A man who spent his working life successfully building a de novo community bank into a powerhouse that made himself and his fellow shareholders wealthy has started over using the same scheme. Unfortunately, this time around, he's not doing it in the United States.
You might call Vernon Hill a reverse Paul Revere. Most Americans like to believe that the U.S. is still a land of opportunity, the place where anyone can start a business and make a profit. But Mr. Hill issues a warning that rings loud and clear: The British—and others—are more inviting than we are.
“The regulatory environment has become so onerous in America that it is now easier to start a business in England than in the U.S.,” Mr. Hill says—and he would know.
That's right: the U.K. a nation that, 70 years ago, embraced the welfare state with open arms, is a better place to start and build a community bank than the land of the overregulated and the home of the Franken-Dodd Monster.
“When I went to Britain I thought the regulatory environment would be much worse,” he says. “It’s infinitely better there.”
The problem in the U.S. starts with towering federal regulations, such as the voluminous reporting and compliance rules in Dodd-Frank, the financial reform act that recently celebrated its fifth birthday. “Regulators are making it impossible for the medium and small banks to comply with the rules,” he says. “The burdens get so intense that it is destroying the small and medium-size banks in America.”
The result is that Dodd-Frank, a law intended to take on the systemic risk of “too-big-to-fail” banks, is multiplying the problem. “The big banks that are too big to fail are bigger now than ever, but the regulations have trickled down to the smaller banks that didn’t cause the financial crisis” Mr. Hill says. As a result, community banks are disappearing. “When I started my first bank in the 1970s there were 24,000 banks in America,” he says. “There are now 7,000 banks. It may soon be 500 or even fewer.”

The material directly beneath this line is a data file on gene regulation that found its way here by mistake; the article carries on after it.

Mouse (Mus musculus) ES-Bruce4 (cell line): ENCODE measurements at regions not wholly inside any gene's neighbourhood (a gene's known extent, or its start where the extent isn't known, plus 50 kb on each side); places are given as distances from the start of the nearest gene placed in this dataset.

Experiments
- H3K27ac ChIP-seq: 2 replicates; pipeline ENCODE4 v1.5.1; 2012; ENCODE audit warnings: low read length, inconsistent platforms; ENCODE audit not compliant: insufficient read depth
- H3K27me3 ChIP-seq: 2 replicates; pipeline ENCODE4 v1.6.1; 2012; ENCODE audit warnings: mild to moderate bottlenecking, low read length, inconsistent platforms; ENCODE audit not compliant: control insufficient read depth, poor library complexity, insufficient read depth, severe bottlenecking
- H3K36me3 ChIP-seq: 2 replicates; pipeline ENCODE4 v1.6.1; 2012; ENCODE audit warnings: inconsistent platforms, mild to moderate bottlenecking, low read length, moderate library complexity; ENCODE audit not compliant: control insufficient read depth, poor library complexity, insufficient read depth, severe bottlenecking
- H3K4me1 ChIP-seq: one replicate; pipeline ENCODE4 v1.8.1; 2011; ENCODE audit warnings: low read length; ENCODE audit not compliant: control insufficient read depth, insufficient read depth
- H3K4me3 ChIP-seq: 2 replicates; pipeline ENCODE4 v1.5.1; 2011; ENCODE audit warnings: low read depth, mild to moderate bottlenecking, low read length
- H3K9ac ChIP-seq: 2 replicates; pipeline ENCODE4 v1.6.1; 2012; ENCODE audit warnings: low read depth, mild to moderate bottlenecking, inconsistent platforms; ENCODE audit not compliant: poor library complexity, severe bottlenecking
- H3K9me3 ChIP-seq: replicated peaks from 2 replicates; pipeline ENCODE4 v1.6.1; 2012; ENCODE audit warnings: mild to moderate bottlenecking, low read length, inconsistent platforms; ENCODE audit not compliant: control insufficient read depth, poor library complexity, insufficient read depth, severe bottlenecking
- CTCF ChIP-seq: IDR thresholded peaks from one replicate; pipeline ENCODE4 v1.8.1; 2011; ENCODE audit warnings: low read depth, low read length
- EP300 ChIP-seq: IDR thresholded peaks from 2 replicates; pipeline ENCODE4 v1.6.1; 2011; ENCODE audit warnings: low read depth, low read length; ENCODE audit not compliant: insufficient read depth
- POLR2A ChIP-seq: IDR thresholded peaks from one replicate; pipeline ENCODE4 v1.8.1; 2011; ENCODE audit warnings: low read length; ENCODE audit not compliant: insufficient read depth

According to Hill, Dodd-Frank is not the only spewer of regulatory offal. The BSA and the CRA get equal billing as soul crushers.
“The feds have taken anti-money-laundering rules to the extreme,” Mr. Hill says. “We have to monitor every deposit account every 24 hours. Somebody’s monitoring your account every day.” That’s invasive and expensive.
He laments that the Community Reinvestment Act, a catalyst of the 2008 subprime mortgage crisis, still hasn’t been repealed. “We are literally required to make loans that we know are going to fail,” he says.
Finally, the little guys are also being beaten down by the Mini Me's of red tape.
Then there’s the tangle of local regulations that every American small business must cut through. “You don’t need a building permit in Britain. Here [the U.S.] you have to get permits and you have to get inspections,” he says. All that can eat up months and months. “I can build 100 branch banks in Britain before I can get one built in the U.S., thanks to regulators.”
The linked article gives details on how Hill personally made hundreds of millions for himself (and billions for all of the shareholders) in the U.S. and how he's on the path to do the same thing in the U.K. It also gives his parting advice for US regulators.
What to do with banks that are too big to fail? Mr. Hill doesn’t hesitate. “You have to make them smaller,” he says. “You break them up.” He says that at one point there was a rule that barred any one bank from holding more than 10% of the country’s deposits, but that some institutions, such as Bank of America, have now edged above that figure. He views that as dangerous.
And how much should we be worried about overregulation—or competition from abroad? “Here’s my story in a nutshell and I hope Washington is paying close attention,” Mr. Hill says. “A very successful American business model has been transferred to Britain, where it’s even more successful because it doesn’t have to deal with the same burdens of government.”
He continues: “The politicians keep talking about fairness and helping the little guy. But it’s the little startup businesses that get hurt the most from the heavy hand of excessive government regulation. How is that fair?"
It's not fair. That's why Hill's "outta here" and "over there." He may be starting a trend.